@neela1 Thank you! Yes, they have competitive summer programs as well as LORs from community college professors and several dual enrollment A grades for external validation plus national and international awards BUT that 1500 just seems so low compared to others posting stats. I suggested they take it one more time in October. If they are still in the running after the AOs evaluate the 1500 then I think they have a chance to be on par with many others in all the other application areas. Hopefully, the de-emphasis on testing you mention will help as I see 1500 is at the very bottom of the middle 50 at most of these schools now that only high test scores are being reported compared to 2019 when 1460 was the bottom of the middle 50. Thank you for your insight! Appreciate it!

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I don’t think that going test optional is a good idea for a homeschooler - the standardized tests provide some validation of the academic record. Of course, they do that for everyone, whether homeschooled or public or private schooled, but that is another debate. However, I don’t think that a 1500 looks bad at all - I do think that it should be submitted everywhere, I do think that it checks the high score validating homeschooler’s academic ability. I don’t think that it matters whether it’s a 1500 or a 1540. It checks the box. Submit it, and move on to the other elements of the application process.


@parentologist Thanks for your input. We agree with you completely that test optional was never an option although many “experts” suggested that we not submit it because it is at the 25th percentile for the schools mentioned above. Hoping that the AOs agree with you about 1540 vs 1500. I would like to think that one of the first application screens is “Can this student do the work?” In this case, I believe (hope) a 1500 (along with other data points like GPA and AP scores) answer the question “yes!”. If that is the case, then hopefully the AO will move on to other aspects of the application like how involved with this student be? What kind of a classmate, roommate, leader etc. Thank you for input. Appreciate you.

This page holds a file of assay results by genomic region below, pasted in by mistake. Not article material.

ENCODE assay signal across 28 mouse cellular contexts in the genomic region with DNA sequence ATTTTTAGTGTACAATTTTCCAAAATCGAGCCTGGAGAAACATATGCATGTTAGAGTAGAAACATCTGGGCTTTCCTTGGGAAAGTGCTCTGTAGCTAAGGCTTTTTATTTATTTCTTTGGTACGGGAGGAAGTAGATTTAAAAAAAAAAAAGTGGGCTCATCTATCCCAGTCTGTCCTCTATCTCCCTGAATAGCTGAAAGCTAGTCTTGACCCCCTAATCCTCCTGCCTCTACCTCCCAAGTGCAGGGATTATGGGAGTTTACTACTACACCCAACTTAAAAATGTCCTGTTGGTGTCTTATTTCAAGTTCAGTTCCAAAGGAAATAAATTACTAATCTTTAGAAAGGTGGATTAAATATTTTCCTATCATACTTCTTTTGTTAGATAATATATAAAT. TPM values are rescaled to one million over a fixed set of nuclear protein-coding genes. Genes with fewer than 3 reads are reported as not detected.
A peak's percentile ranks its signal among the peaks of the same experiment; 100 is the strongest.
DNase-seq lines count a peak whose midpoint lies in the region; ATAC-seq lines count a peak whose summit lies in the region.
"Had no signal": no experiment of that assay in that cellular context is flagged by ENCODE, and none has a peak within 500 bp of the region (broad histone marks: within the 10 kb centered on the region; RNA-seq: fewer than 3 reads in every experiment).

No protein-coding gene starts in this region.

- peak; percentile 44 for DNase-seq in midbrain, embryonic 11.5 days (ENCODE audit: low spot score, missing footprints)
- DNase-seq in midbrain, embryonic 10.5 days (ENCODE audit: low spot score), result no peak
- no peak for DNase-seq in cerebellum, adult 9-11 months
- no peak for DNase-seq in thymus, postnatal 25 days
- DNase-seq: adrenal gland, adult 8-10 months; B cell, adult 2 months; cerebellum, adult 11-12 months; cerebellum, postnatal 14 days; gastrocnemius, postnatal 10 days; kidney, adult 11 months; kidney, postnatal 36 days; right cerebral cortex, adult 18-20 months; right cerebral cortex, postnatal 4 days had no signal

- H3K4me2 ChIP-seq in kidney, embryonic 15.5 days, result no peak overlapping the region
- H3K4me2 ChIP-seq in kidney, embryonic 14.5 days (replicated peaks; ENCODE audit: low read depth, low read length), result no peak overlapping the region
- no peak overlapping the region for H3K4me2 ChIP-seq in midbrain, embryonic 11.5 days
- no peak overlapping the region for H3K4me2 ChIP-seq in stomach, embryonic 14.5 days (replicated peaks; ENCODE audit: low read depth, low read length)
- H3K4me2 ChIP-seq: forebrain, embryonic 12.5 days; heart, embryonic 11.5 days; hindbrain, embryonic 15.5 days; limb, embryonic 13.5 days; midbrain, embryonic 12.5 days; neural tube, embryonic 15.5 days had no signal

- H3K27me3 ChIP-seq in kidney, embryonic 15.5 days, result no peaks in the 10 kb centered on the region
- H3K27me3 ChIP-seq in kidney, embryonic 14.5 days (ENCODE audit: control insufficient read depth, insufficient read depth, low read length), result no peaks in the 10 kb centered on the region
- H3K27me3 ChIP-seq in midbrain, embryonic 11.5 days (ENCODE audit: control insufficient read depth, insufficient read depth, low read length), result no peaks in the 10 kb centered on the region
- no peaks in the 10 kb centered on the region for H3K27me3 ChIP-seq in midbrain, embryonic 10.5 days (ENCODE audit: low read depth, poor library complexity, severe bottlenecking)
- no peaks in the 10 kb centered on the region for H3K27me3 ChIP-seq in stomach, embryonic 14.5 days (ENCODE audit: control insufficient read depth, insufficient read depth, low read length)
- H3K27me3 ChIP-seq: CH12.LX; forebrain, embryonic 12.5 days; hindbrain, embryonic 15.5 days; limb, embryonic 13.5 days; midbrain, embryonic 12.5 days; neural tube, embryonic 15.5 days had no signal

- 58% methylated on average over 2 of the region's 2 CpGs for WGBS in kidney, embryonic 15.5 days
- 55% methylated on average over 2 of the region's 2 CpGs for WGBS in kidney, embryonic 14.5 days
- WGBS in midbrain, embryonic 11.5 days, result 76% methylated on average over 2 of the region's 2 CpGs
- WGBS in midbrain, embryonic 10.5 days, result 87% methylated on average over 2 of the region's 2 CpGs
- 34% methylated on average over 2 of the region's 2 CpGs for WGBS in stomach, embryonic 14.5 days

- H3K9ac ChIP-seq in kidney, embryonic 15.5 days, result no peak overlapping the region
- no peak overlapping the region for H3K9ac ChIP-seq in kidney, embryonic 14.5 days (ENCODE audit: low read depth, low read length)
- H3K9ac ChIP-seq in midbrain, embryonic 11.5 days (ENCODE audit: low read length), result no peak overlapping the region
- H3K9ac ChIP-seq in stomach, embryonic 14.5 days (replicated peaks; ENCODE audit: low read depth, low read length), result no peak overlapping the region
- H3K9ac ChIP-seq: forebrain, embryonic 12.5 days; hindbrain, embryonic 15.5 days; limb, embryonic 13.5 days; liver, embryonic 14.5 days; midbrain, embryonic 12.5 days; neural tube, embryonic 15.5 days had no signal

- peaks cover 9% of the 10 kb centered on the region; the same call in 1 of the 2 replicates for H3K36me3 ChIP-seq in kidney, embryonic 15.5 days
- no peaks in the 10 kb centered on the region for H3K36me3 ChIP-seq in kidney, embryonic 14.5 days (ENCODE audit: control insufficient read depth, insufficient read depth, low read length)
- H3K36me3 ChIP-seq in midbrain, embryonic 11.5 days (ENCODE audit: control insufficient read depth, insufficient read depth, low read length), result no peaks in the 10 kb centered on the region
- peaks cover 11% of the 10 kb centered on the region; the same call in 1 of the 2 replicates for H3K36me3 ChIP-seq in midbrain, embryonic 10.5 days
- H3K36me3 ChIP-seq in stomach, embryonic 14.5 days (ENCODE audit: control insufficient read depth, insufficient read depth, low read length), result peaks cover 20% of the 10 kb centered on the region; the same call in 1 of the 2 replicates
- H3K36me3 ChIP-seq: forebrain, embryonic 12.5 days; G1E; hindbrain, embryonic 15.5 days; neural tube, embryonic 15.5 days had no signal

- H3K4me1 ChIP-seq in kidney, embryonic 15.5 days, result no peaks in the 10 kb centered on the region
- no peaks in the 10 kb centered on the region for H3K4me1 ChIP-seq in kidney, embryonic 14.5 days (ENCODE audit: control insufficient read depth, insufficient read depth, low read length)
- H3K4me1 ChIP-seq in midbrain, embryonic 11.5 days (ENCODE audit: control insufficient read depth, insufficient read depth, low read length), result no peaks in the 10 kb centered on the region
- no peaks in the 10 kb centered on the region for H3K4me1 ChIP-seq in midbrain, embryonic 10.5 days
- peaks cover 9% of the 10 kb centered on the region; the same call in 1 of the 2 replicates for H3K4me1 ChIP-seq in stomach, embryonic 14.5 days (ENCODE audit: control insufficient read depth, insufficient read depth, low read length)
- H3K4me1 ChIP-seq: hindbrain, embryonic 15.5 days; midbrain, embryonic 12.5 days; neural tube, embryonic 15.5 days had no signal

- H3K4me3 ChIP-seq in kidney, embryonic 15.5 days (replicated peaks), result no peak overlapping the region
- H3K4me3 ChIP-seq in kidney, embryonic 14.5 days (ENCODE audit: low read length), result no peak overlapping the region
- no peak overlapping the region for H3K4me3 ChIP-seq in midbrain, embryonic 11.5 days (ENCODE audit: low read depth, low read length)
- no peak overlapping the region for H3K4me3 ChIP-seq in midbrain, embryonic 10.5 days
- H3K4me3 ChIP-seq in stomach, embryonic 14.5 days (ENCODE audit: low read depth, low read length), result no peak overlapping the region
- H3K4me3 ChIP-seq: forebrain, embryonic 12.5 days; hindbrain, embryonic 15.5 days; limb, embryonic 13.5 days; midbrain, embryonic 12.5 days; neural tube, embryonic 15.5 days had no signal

Try also writing the ACT once – no prep. Just walk in. Some kids do the ACT better than the SAT


I wouldn’t recommend taking the ACT without any prep. Their science section takes some getting used to and you don’t want to encounter it for the first time on an actual test.


If you tell kids they need to prep, they are often disinclined to take it :-).


Then I guess those kids might not be as dedicated to the end result as they say they are. This parent hopes their kid will be competitive for some of the most rigorous schools in the US. If their kid can’t be bothered to prep, then that doesn’t bode well for their performance/happiness at a super rigorous college.


A 1500 is not a deal breaker at that level, just like a 1600 or 36 is not a guaranteed acceptance.

The AP scores also help validate the gpa and that they are prepared for college level work.

They are also looking for people who will build community on campus. Homeschoolers tend to have experience with non traditional community based activities which can help them stand out from the more school based leadership roles.

Good luck!

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@Pathnottaken Thank you for your input! I appreciate it. Glad to hear that 1500 is not a deal breaker! We are hoping for exactly what you suggest in terms of differentiating the ECs. Thank you!

There are all types of kids. The parent has to decide whether they want to push the kid to prep or not depending on the personality of the kid. It’s not the end of the world either way.